For the commandments, ‘Thou shalt not commit adultery, thou shalt not kill, thou shalt not steal, thou shalt not covet’, and any other commandment there may be, are all summed up in the one rule,

Love your neighbour as yourself.’ Love cannot wrong a neighbour; therefore the whole law is fulfilled by love.’ (Romans 13:8-9, NEB)

I think that gives us another angle. There’s a hierarchy of authority under God here. Some ‘powers’ trump – sorry, bad word – some ‘powers’ have higher authority than that which the ‘powers that be’ have, albeit those powers are ordained by the Almighty. We are, after all, all children of God, some better than others. Think what tonight’s rather dystopian Psalm, Psalm 53, says.

God looked down from heaven upon the children of men

to see if there were any, that would understand, and seek after God.

But they are all gone out of the way, they are altogether become abominable

there is also none that doeth good, no not one.

So with other things that God has made. He may have made better things. We can still use our critical faculties to assess whether a given regime conforms with Jesus’ rule of love.

This chapter 13 in the Letter to the Romans comes just after a line in the previous chapter, which, I think, confirms the overall rationale. Paul says,

If it is possible, so far as it depends on you, live peaceably with all. (Romans 12:18)

His words are a strong echo of Jesus’ Sermon on the Mount. Paul says:

Bless them which persecute you: bless, and curse not.

Rejoice with them that do rejoice, and weep with them that weep.

Be of the same mind one toward another. Mind not high things, but condescend to men of low estate. Be not wise in your own conceits.

Recompense to no man evil for evil. Provide things honest in the sight of all men.

If it be possible, as much as lieth in you, live peaceably with all men.

Dearly beloved, avenge not yourselves, but rather give place unto wrath: for it is written, Vengeance is mine; I will repay, saith the Lord.

Therefore if thine enemy hunger, feed him; if he thirst, give him drink: for in so doing thou shalt heap coals of fire on his head.

Be not overcome of evil, but overcome evil with good.

So what you have to do, Paul suggests, is not let yourself be sidetracked into sterile opposition against whichever politician it is you disapprove of, but overcome what you think they do wrong they do by putting good deeds up against it as far as you can, and ultimately turning the other cheek. Those are the marks of a true Christian.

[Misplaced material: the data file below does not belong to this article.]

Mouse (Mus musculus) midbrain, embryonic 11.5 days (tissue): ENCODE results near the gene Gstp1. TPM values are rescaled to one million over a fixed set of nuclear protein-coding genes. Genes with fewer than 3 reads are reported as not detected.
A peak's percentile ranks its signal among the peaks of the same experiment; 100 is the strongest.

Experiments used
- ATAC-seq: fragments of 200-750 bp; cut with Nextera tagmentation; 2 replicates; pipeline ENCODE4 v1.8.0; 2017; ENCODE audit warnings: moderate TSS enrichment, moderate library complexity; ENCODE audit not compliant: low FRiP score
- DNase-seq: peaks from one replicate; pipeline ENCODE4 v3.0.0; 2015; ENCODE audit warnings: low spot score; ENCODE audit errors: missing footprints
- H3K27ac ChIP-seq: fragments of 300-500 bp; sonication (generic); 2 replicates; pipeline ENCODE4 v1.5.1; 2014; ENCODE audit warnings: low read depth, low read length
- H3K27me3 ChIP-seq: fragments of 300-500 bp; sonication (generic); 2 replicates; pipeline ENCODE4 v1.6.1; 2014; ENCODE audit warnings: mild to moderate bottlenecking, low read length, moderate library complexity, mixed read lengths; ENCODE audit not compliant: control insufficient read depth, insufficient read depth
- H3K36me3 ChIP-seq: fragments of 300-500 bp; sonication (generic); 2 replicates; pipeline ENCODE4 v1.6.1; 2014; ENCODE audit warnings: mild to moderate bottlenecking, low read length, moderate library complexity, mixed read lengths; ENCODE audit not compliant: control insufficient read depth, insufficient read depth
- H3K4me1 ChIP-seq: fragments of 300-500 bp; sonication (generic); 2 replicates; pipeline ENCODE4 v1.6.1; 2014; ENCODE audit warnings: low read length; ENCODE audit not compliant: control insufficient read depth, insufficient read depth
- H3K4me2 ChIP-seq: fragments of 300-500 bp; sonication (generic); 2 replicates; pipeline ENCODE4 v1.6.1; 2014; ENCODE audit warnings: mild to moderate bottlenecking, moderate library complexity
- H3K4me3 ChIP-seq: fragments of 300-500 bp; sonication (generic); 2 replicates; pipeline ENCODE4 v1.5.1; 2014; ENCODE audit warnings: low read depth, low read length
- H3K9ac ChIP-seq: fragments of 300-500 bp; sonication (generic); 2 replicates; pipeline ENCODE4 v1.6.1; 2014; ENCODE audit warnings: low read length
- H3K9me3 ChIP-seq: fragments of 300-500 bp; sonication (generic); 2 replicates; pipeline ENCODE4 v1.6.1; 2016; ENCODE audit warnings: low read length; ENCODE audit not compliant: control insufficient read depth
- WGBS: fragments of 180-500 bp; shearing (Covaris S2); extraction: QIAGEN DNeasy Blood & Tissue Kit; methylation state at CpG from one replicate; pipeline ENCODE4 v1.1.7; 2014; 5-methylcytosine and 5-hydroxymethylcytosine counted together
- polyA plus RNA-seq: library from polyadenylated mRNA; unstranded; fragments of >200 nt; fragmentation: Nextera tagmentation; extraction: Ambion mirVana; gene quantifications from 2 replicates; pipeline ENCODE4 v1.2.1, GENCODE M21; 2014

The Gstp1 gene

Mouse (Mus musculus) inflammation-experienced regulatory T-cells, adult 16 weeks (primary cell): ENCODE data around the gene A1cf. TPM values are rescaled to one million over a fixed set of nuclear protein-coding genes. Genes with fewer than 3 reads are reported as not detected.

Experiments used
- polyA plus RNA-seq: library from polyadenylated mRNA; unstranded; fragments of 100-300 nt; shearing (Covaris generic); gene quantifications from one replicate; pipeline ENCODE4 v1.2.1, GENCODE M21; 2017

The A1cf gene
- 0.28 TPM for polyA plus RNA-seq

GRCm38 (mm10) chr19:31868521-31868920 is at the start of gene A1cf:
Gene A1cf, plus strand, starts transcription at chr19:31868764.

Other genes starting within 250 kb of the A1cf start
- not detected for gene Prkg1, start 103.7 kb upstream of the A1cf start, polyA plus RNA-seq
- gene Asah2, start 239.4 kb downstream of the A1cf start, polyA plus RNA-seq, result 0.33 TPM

Perhaps I can leave you with my own personal conundrum here. I would stress that it is only my personal view.

Our government is apparently committed, by what it calls ‘the will of the people’, expressed in a referendum in which 37% voted in favour, to leave the EU. I personally believe that unless this ‘Brexit’ is stopped, our country faces catastrophe. I acknowledge that many other people don’t agree with me.

Does St Paul have anything to say here? I just do not believe that what he says means that Christians have to support our government. I think that it is much more believable that our system of government, in which a loyal opposition plays a vital part, could indeed have been ‘ordained by God’. A Christian must obey the system, the apparatus of government: but they can still choose to support either the government or the opposition.

And I do hope and pray that everyone on each side of the Brexit issue will eventually rise above it and become friends again. But first, I think we have to find a way, indeed perhaps by prayer, to avoid a catastrophe.

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Sermon for Evensong on the 25th Sunday after Trinity, the Feast of
Christ the King
2 Samuel 23:1-7, Matt. 28:16-end

The other day in the Guardian there was an extended article, in a section which they now call ‘the long read’, about Prince Charles, and what sort of a king he would be when eventually he accedes to the throne. Apparently it’s not something he likes to talk about, because to do so would necessarily mean that he would have to be thinking about the death of his beloved mother, the Queen.

I think that’s rather endearing. I read the article with extra interest, knowing that I was going to be preaching tonight, on the Sunday when we celebrate Christ the King. It’s a relatively new festival in Christianity – it began in the Roman Catholic Church in 1925. Pope Pius XI instituted the Feast of Christ the King as a reaction against what he perceived as a rising tide of secularism. People had forgotten the importance of God.

Actually I preached only last week about the text from the Gospel according to St Matthew which was our New Testament lesson tonight, Jesus’ Great Commission, to go and make disciples of all the world.

It isn’t the Gospel reading which one most readily associates with the idea of Jesus as King. This morning the lesson was Matthew 25, ‘Then shall the King say unto them on his right hand, Come, ye blessed of my Father, inherit the kingdom prepared for you for the foundation of the world: For I was an hungred, and ye gave me meat, …’ You remember, when they asked when they had done this, Jesus replied, ‘inasmuch as ye have done it unto one of the least of these my brethren, ye have done it unto me’ – one of the most powerful social justice and charitable love messages that Jesus ever gave.

Jesus the King was King in heaven, and He was dividing the sheep and the goats in the Last Judgment. The Gospel writer expected Jesus to be an absolute monarch, splendid in majesty and power.